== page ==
Two helpful resources in understanding the principles of Guided Inquiry (GI) are Guided Inquiry: Learning in the 21st Century (2007) and Guided Inquiry Design: A Framework for Inquiry in Your School (2012) by Carol Kuhlthau, Leslie Maniotes, and Ann Caspari. Through years of research and professional practice, this team of researchers and educators demonstrates how GI “is an approach to learning whereby students find and use a variety of sources of information and ideas to increase their understanding of a problem, topic, or issue” (Kuhlthau, Maniotes & Caspari, 2007). Students construct new knowledge actively and strive for deep understanding. Gone are the days of just gathering information for presentation, or copying and pasting information as ways of learning. GI requires thorough interpretation, analysis, reflection, and synthesis to handle the complexities and nuances of various topics. The process increases student engagement and invites students to connect what they are learning in the classroom to the world around them. As a result, students take on more independence and more responsibility since they are constructing their own paths for learning.
As Meg and Cathy refined and implemented the Inquiry Learning Plan (ILP) in their classes, Heather and I shared with them all that we were learning about GI through our work and research in the library and information science field. The connection was a natural one.
Already embedded in the ILP were many of the skills and principles of Guided Inquiry. For example, the following five kinds of learning are integral to both the GI process and the ILP: information literacy, learning how to learn, curriculum content, literacy competence, and social skills (Kuhlthau, Maniotes & Caspari, 2007). Throughout the ILP, students practice information and literacy skills while engaging with subject area material. Students are often collaborating, moving through the stages of the Information Search Process (ISP), and meta cognitively reflecting on their process of learning.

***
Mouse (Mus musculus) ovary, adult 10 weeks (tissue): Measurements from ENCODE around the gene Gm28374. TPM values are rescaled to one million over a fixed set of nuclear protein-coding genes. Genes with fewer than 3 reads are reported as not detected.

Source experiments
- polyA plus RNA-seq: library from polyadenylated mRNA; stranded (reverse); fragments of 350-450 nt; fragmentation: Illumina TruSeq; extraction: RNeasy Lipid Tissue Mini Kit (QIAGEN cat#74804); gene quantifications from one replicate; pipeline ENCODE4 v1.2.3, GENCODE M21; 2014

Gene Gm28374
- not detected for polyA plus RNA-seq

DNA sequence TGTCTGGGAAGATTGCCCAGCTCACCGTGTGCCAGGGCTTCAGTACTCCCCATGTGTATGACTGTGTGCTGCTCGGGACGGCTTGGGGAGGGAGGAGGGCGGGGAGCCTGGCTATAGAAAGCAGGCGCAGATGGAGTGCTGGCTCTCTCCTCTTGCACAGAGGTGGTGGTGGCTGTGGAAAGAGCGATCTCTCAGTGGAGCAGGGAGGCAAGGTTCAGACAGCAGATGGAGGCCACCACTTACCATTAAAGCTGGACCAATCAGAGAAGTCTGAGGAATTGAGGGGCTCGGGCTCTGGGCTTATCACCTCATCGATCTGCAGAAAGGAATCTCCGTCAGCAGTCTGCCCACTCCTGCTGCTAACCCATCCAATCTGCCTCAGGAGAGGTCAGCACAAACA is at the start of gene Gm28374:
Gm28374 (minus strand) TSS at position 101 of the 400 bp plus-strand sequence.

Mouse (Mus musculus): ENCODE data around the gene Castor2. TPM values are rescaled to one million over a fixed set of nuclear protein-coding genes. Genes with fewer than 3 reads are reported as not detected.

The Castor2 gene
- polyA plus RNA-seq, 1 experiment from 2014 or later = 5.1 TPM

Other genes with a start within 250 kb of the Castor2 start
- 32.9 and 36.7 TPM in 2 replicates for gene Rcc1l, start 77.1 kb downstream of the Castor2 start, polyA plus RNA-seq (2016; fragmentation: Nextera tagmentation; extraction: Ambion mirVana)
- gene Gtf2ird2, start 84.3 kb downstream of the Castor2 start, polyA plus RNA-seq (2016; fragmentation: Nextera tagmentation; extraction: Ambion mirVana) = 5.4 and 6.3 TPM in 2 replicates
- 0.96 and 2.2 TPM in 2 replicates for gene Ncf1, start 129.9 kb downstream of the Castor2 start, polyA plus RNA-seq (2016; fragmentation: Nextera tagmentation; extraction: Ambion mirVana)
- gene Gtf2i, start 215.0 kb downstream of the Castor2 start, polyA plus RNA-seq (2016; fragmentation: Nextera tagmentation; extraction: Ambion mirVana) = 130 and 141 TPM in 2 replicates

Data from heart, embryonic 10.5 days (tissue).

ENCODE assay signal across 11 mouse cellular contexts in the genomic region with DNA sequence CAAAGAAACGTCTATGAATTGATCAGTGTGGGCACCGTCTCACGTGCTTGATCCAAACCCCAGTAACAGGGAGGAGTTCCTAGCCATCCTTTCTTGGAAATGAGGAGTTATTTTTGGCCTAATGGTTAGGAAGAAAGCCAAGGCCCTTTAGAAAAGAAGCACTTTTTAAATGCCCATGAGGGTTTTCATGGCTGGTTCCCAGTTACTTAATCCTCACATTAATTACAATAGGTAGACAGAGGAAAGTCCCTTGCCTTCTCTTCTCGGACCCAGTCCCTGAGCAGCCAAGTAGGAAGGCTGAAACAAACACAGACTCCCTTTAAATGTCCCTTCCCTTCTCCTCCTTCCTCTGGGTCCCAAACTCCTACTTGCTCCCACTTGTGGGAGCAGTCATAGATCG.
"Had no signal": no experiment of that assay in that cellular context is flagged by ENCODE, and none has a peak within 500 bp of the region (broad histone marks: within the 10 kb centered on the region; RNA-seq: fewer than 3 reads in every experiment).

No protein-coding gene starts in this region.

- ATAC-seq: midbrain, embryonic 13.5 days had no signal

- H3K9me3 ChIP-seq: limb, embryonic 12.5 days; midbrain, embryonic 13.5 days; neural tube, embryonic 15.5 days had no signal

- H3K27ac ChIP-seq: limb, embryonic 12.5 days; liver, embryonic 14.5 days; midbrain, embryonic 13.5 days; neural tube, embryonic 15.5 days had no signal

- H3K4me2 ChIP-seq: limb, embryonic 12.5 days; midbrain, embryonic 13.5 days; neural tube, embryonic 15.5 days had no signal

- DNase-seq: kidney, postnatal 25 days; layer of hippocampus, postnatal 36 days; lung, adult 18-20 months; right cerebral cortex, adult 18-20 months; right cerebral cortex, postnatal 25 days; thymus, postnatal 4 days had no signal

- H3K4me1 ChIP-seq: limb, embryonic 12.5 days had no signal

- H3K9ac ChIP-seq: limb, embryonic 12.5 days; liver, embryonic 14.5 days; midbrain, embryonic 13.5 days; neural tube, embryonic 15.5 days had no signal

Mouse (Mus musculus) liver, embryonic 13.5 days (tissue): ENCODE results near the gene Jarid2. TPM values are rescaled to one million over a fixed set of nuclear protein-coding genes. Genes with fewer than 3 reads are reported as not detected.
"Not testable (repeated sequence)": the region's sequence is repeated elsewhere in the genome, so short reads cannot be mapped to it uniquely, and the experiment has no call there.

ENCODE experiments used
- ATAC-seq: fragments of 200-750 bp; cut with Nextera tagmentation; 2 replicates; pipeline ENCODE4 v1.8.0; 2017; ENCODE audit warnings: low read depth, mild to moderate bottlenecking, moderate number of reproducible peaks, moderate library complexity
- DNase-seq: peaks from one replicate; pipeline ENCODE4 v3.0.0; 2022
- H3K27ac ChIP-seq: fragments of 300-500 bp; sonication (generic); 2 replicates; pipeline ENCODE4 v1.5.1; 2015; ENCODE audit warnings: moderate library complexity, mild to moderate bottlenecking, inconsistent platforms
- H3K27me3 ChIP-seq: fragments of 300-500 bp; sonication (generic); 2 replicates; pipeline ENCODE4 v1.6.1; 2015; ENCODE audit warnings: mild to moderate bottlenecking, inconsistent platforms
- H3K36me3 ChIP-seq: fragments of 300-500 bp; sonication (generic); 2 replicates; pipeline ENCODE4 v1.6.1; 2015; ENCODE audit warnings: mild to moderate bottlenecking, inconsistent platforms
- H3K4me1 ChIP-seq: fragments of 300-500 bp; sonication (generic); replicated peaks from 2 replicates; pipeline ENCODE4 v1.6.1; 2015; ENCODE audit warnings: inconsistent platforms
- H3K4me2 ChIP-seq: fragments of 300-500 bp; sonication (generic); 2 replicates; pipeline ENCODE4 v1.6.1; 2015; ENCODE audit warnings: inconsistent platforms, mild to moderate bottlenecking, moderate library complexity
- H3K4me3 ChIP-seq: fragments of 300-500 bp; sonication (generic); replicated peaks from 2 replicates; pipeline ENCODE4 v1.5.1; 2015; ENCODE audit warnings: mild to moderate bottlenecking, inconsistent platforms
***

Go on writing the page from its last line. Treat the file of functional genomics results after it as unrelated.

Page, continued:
One of the most crucial components of GI is the concept of “third space.” In the Guided Inquiry Design Process, first space is described as the students’ world while second space is the school’s curriculum. Like a Venn Diagram, third space is created when the first two spaces meet and overlap; this is where “students use their knowledge of the world to leverage the content of the curriculum into new understandings of their lives” (Kuhlthau, Maniotes & Caspari, 2012). In the ILP, third space is initiated when students generate their own questions as lenses to approach texts they are reading or information they seek.
The ILP is an organizational tool that captures students’ growth in learning. Beginning with standards, divergent questions, and curious exploration, students chart their learning on the ILP, completing activities and reflections that enable them to connect curriculum content to the world in which they live. At the end of a unit, students learn much more than just the content of the discipline they are studying; they learn how to research, refine literacy skills, think critically, make thoughtful decisions, search for and evaluate information, and reflect personally on their growth as learners.